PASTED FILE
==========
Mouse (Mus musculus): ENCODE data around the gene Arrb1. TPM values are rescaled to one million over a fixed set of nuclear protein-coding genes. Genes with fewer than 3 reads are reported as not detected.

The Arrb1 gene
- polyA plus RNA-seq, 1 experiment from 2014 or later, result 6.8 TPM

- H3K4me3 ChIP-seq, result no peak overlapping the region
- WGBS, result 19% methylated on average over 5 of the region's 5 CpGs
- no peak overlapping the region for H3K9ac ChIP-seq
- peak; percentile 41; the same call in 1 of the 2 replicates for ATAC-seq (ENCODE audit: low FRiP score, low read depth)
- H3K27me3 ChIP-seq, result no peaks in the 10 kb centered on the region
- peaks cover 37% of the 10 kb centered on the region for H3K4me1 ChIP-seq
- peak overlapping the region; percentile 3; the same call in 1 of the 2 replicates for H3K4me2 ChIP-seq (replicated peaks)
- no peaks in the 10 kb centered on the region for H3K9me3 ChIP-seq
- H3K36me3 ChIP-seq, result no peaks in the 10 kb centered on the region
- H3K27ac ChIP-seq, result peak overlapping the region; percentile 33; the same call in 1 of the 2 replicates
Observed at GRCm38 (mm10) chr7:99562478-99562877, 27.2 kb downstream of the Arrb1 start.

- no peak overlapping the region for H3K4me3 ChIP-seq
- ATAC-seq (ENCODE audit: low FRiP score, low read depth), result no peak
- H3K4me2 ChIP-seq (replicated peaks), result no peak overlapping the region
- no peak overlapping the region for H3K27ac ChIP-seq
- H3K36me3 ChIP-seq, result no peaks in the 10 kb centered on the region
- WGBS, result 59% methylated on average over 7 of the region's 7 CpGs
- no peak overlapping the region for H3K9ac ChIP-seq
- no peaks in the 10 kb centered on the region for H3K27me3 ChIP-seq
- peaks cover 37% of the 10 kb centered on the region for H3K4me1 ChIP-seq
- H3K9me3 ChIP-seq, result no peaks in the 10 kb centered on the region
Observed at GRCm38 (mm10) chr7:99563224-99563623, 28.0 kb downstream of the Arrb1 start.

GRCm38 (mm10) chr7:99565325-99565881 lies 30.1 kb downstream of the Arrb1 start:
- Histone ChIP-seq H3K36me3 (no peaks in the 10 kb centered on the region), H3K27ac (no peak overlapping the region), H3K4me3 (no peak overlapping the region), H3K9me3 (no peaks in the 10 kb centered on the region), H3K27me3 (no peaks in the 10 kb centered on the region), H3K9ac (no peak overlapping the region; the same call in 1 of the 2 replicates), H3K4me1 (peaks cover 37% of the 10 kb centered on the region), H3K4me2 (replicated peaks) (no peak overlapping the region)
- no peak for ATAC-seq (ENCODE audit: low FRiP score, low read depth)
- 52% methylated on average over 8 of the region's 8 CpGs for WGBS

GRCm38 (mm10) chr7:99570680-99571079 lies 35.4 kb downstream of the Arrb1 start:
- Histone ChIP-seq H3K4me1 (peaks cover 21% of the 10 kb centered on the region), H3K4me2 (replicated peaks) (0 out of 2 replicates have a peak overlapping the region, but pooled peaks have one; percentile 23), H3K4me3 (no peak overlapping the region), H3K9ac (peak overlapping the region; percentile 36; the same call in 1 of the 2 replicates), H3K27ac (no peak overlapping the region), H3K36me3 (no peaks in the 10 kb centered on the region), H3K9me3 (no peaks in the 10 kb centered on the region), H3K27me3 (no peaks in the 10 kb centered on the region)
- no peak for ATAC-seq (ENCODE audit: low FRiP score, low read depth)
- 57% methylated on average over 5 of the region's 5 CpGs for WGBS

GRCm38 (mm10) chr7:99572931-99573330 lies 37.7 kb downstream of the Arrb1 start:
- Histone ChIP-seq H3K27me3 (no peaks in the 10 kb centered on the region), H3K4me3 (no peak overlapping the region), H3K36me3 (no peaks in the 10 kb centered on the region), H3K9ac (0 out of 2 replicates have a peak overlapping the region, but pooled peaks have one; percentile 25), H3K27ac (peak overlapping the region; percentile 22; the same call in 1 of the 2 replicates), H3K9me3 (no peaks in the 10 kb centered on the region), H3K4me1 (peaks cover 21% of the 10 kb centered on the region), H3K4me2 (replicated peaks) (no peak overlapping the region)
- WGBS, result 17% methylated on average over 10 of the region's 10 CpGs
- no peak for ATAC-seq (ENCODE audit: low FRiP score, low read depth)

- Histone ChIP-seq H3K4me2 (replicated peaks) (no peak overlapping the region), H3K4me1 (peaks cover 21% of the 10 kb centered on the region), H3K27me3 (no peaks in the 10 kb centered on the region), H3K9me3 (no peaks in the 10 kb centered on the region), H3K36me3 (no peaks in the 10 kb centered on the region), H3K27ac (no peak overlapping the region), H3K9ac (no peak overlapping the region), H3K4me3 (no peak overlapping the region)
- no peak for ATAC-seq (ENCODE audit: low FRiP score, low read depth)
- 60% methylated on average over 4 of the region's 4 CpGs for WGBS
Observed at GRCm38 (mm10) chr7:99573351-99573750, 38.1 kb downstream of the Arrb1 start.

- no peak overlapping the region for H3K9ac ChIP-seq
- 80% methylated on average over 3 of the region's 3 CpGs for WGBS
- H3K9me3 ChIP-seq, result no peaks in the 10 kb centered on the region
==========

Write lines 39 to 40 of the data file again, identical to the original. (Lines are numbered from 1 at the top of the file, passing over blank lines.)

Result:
- no peak for ATAC-seq (ENCODE audit: low FRiP score, low read depth)
- 60% methylated on average over 4 of the region's 4 CpGs for WGBS